How to Get Your First Creative Job in Advertising

A Veteran's Guide to Looking for Advertising Work

Work colleagues brainstorming in creative office
••• Kelvin Murray/Getty Images 

The task of breaking into advertising can range from tough to seemingly impossible. You’ll need luck, skill, people on the inside, and the kind of determination that would make Genghis Kahn look like a couch potato. But if you apply yourself and sink your teeth into the task, you can do it. You may have to take less money than you would like initially, and you definitely will have to make sacrifices, but it’s worth it.

Get Busy on Spec Work

First and foremost, you need a great portfolio. Don’t believe the movies and TV shows: You cannot worm your way into an ad agency on charm and a few after-hours drinks at a local bar with the creative director. You need solid, original ideas. Opinions will vary on what is good and bad and what level of finish your ideas should have, but most experienced creative people want to see great ideas, regardless of finish. If it’s truly innovative but you don’t have the skills to get it polished, they’ll still value the ideas because they are the driving force behind good ads.

To show off your work, you must have an online portfolio; the days of leather cases are over.

Stand Out

Good advertising agencies are constantly bombarded with applications from eager, creative people looking for jobs. They will flood HR with portfolio sites, resumes, YouTube videos, Facebook posts, and everything else now available to job seekers. To stand out, you need to do what all good advertising does: Get the attention of the intended audience. In this case, your intended audience is the creative director. Have the courage to be original, and you will have the best opportunity to get noticed.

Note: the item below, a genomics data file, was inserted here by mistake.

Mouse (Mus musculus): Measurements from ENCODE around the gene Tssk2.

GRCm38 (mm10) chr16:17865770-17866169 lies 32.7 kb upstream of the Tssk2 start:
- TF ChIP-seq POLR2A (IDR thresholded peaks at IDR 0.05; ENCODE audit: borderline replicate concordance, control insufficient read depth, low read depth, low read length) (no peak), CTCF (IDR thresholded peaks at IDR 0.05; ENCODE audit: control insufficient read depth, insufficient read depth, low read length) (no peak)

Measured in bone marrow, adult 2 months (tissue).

In your attempt to stand out, be sure there is substance behind your ideas and your approach. Gimmicks are shallow and quickly will be seen for what they are, so avoid them.


So, you’ve applied for job after job and you’re not getting anywhere. Now it’s time to consider temporary employment. Agencies have different budgets, and typically have money for freelancers even if they have a full permanent staff. How they spend that money depends on the accounts that need help, so ask. Do they have big pitches coming up where you could help? Are some teams overloaded and in need of assistance? It never hurts to ask. Just remember, charge the rate you deserve at first. If they’re not biting, and this is a genuine attempt to get into that agency, start looking at reductions.

But don’t make this a habit.

Work for Free

If the agency won’t pay you, and you really are as good as you say you are, do the work for free. Not for months, not even weeks, but ask for an opportunity and show them how you would attack it. Agencies rarely turn down an offer of free help, and you may just wow them enough to get some paid work. It may even lead to a job. Consider your time a valuable investment in your future.

Go to Industry Events

Finally, get into the habit of mingling. It’s sometimes called schmoozing, but whatever it’s called, you need to get yourself out there. Look on your local Egotist and you’ll soon see a list of weekly events taking place in your area. Join the local Art Directors' Club, or do a search for advertising lectures near you. Get out to as many of these as you can while you’re looking and make sure you have something memorable to give people when you do connect.